Removing Thompson Water Seat From Wood
Installing a deck is one of the better investments a homeowner can make. It expands your usable square footage, improves quality of living, boosts exterior aesthetics, and makes your property more valuable. For all those benefits, a deck does require a lot of maintenance – especially wood ones.
Part of regular wood deck maintenance involves sealing the surface every 1-3 years. A product such as Thompson Water Seal creates a protective barrier between your deck and all the elements that can harm it such as moisture, UV rays, mold, and insects.
The slippery slope about wood sealants is that the very purpose of the product is to not let anything penetrate the sub-surface. Therefore UV rays and moisture won’t harm the deck boards, but at the same time you won’t be able to paint or re-stain a sealed surface. At times, it does come in handy to know how to remove Thompson Water Seal from wood.
What Does Thompsons Water Seal Do?
There’s nothing quite like the aesthetics of wood grain in home construction. There’s a reason why products like vinyl siding or laminate flooring are now being manufactured to give the appearance of wood. For all the natural curb appeal benefits that wood provides, it is also a very vulnerable product.
Untreated wood is porous, therefore it will soak up water which will eventually destroy the structural integrity of the product and cause it to rot. For safety reasons, and to get the maximum life span from your investment this wood should be protected with a water seal.
A protective coating is nothing new for wood products around the house. Wood flooring, window trim, baseboard, and crown molding will often be topped off with a layer of clear polyurethane so that the wood grains sparkle through a dazzling shine. The main job of polyurethane though is to protect the surface against scratches, heat, and oil/grease/water penetration.
Polyurethane has interior uses, because (hopefully) the moisture exposure for crown molding, doors, and baseboard is minimal. Thompson’s Water Seal is formulated for exterior use because rain, snow, and UV rays are a constant presence on decks. It should be noted that water sealant can be used on all types of exterior wood besides decks, features such as gazebos, pergolas, garden wells, etc.
What is Sealant Made Of – How Does It Work?
Before you tackle the task of how to remove Thompson Water Seal from wood, it also never hurts to know what the ingredients for the substance are and how they work. These sealants are water based, and the main components are denatured alcohol and wax. The denatured alcohol has penetrating properties, and the wax is the force field that obstructs the water.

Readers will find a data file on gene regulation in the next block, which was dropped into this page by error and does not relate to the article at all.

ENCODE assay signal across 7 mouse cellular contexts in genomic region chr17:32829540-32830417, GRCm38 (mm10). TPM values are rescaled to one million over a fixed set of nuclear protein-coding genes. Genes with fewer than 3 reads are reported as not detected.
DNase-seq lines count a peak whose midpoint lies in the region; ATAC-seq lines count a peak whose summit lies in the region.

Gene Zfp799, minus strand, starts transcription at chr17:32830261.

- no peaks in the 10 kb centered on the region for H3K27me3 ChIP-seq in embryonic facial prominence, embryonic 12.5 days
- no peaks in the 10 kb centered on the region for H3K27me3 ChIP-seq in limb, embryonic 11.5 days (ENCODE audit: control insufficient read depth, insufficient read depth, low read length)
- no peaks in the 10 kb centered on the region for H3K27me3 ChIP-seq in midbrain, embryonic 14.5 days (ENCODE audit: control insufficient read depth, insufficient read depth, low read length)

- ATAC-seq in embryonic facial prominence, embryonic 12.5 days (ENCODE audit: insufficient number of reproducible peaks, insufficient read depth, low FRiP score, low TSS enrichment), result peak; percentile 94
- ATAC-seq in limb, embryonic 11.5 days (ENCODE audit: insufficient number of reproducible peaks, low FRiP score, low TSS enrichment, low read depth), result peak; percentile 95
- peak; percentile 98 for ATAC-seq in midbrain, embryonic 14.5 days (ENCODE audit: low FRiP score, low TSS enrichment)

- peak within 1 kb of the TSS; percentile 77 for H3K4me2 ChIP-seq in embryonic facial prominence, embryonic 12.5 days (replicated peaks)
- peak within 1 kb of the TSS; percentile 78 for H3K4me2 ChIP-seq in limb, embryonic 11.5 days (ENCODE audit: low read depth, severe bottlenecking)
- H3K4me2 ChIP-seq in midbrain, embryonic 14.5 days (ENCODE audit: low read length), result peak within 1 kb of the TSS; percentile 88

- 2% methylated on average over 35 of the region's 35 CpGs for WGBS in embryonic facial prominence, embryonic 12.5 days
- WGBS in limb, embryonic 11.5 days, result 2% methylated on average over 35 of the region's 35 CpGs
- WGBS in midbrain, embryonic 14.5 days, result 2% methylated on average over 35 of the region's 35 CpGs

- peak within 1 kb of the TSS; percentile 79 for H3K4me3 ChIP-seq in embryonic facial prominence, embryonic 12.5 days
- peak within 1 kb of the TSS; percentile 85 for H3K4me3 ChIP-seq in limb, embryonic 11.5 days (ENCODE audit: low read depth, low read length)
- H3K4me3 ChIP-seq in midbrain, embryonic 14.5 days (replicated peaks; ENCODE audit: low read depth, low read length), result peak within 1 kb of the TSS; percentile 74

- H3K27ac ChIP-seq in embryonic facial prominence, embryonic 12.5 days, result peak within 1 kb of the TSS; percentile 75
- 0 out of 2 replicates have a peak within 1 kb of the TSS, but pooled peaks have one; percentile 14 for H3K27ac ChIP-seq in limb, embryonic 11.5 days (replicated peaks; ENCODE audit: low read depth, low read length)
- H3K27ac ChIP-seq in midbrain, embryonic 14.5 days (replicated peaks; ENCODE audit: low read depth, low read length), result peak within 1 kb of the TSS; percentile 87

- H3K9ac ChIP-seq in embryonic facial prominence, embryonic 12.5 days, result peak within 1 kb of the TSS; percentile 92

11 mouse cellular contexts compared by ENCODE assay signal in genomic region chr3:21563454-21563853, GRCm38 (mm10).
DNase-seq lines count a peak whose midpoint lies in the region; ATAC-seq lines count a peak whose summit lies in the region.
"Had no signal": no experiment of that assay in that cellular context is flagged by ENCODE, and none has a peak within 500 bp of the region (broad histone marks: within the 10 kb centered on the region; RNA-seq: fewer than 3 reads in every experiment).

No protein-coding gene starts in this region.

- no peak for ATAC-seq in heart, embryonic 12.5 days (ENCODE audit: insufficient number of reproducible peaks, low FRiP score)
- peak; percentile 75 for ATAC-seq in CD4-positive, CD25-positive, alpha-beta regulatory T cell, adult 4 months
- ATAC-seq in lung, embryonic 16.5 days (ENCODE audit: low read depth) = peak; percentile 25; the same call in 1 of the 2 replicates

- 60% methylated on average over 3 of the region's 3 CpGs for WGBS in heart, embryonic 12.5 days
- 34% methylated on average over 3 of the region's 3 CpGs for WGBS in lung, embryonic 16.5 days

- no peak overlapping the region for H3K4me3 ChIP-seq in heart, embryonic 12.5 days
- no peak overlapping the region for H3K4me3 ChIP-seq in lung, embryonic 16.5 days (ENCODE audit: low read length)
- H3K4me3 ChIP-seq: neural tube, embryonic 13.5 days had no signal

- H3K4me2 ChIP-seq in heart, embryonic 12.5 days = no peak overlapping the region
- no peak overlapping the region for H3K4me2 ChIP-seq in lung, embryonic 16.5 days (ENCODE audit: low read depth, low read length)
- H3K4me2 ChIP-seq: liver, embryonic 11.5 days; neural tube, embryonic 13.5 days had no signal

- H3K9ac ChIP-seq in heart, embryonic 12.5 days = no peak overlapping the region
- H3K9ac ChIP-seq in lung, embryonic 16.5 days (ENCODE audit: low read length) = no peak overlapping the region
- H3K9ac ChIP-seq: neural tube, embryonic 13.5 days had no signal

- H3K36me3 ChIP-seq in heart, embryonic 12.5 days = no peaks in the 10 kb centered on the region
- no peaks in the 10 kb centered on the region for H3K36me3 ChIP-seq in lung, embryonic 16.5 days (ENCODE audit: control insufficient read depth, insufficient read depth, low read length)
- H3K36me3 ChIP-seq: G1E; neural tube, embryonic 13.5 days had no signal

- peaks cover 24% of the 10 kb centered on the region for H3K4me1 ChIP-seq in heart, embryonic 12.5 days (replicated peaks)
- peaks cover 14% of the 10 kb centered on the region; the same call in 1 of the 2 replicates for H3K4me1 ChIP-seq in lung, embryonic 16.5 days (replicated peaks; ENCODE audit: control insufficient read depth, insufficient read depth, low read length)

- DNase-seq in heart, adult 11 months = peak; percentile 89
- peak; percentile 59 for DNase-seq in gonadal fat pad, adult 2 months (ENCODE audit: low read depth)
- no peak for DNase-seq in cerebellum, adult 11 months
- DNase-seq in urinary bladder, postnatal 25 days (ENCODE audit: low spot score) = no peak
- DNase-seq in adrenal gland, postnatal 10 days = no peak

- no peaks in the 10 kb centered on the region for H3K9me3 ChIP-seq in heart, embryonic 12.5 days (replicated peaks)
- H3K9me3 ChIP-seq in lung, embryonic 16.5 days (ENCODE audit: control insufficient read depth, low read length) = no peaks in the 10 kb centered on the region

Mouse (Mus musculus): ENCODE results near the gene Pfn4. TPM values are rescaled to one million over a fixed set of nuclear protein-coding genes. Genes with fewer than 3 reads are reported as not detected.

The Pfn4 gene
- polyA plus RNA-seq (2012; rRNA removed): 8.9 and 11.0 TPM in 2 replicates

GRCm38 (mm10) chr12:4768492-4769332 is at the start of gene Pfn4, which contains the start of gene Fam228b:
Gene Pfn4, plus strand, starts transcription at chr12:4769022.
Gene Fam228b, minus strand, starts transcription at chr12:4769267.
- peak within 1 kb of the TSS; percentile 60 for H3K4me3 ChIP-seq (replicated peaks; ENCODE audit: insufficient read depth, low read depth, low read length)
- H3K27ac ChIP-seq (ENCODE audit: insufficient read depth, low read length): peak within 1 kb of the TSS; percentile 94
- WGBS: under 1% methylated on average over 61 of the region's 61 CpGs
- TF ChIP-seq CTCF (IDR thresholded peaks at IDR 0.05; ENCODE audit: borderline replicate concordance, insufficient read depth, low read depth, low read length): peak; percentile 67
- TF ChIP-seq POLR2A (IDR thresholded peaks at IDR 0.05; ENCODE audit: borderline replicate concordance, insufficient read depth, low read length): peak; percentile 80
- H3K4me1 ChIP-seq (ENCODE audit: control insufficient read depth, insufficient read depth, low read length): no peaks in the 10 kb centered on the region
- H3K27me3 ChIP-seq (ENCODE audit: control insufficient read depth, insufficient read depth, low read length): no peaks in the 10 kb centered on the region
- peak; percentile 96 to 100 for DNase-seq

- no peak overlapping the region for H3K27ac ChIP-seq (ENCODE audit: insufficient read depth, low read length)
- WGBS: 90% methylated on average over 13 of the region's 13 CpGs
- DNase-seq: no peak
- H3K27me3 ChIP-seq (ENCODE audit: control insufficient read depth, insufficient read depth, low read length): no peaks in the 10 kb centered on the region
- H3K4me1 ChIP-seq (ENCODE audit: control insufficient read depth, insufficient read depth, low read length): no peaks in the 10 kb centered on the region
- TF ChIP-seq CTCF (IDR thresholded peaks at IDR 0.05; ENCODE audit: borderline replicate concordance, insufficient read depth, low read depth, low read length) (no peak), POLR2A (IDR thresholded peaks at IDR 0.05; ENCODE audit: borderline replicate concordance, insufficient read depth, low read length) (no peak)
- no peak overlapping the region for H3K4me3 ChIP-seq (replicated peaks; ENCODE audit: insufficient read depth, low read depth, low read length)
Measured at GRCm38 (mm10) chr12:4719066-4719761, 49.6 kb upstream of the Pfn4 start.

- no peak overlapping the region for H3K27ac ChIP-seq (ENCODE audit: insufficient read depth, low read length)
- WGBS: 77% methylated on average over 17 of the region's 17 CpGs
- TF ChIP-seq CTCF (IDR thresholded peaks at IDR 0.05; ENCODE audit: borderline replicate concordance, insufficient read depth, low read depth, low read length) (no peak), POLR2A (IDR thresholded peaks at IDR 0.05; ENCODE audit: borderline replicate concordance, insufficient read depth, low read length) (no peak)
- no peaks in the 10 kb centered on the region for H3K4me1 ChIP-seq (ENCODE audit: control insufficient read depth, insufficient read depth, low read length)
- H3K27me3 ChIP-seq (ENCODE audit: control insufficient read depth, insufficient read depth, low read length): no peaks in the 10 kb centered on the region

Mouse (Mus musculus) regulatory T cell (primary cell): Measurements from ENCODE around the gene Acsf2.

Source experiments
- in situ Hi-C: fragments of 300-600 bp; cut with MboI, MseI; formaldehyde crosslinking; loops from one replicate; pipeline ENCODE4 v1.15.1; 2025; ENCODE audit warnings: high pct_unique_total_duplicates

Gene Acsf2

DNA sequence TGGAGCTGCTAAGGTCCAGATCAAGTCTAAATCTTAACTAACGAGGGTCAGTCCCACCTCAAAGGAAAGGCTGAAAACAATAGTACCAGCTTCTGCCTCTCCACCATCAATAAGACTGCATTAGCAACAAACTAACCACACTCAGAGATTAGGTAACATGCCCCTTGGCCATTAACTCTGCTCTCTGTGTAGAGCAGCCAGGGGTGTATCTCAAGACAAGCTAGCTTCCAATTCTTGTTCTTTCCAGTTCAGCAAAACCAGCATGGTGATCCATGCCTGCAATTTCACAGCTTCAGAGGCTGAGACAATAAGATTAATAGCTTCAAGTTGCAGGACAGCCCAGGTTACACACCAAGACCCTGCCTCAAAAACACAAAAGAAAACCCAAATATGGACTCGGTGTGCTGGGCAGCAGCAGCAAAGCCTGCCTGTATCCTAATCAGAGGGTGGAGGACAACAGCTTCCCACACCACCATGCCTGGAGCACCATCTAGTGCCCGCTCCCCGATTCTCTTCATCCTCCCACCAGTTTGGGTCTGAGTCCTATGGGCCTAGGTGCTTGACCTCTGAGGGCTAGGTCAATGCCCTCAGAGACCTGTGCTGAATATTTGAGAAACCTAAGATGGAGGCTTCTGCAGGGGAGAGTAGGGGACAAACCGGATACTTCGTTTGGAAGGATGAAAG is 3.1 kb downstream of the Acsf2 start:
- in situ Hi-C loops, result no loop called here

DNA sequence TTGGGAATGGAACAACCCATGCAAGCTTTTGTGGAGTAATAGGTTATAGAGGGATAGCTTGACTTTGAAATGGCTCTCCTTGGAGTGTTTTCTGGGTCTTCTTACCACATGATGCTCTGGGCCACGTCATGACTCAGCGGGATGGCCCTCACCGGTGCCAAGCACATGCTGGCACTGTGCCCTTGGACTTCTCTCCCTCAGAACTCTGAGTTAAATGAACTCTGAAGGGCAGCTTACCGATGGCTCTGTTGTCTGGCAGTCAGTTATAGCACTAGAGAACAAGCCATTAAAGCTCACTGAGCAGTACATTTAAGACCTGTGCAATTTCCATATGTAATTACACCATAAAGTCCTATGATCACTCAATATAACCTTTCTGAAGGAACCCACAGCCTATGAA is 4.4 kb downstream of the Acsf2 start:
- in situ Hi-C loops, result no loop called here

That’s the basic properties of how a sealant works – it penetrates the wood surface and hardens up the materials inside the wood. Knowing that is important in figuring out how to remove water sealant from wood.
How to Remove Thompson Water Seal From Wood
The fact that Thompson’s Water Seal penetrates the wood and doesn’t just coat the surface makes it a bit harder to remove. Before getting to that point however, here are some reasons why homeowners would want to remove the seal:
- Want to paint or stain the deck a different color
- First installation was done improperly (sticky, bubbles, streaks)
- Used an inferior product that isn’t working (deck rot)
- Removing and Repurposing deck boards for other projects (end tables, planter boxes, accent walls)
Method #1: Use a Deck Stripper
The first method to try and remove the water seal is to use a deck stripper. Stripping is required when changing the opacity (changing to a semi-transparent from a solid color), but the good news is that the process is rather simple.
Deck strippers are applied to neutralize clear sealers as well as semi-transparent and transparent stains. They are brushed or sprayed on, allowed to soak for 15-20 minutes, and then sprayed back off. This should restore the natural wood colors to the deck.
Method #2: Sanding
The other way to try and remove stains and sealers from a deck is by sanding the surface. Sanding is a more labor intensive process, and it’s important to do the job properly so as to not ruin the integrity of the boards.
Using sandpaper grit rougher than 60 or 80 for example can close the pores of the wood and it won’t absorb the new stain as well.Sanding unevenly will also create dips in the deck that may hold rainwater.
Remove Thompson Water Seal From Wood: Tips and Summary
Remember that removing old seal and re-staining is done for cosmetic/ protective purposes. New stain is not going to strengthen rotting boards, which should be replaced.
Another tip to remember is that all the old seal will need to be removed prior to re-staining, otherwise you’ll have blotches and patches of different colors. You’ll likely have to use the deck stripper as well as some sanding in tough-to-remove spots.
Another product you should apply prior to the new stain is a wood brightener. This product is applied to the deck after it is stripped of the old sealer, and is used to lower the PH of the boards. This opens up the pores and helps the new stain or sealant absorb better.
We apply water seal with the intention that it will never need to be removed, only reapplied every couple years when nature takes its toll. Just know that if the water sealer does need to be removed – it can be.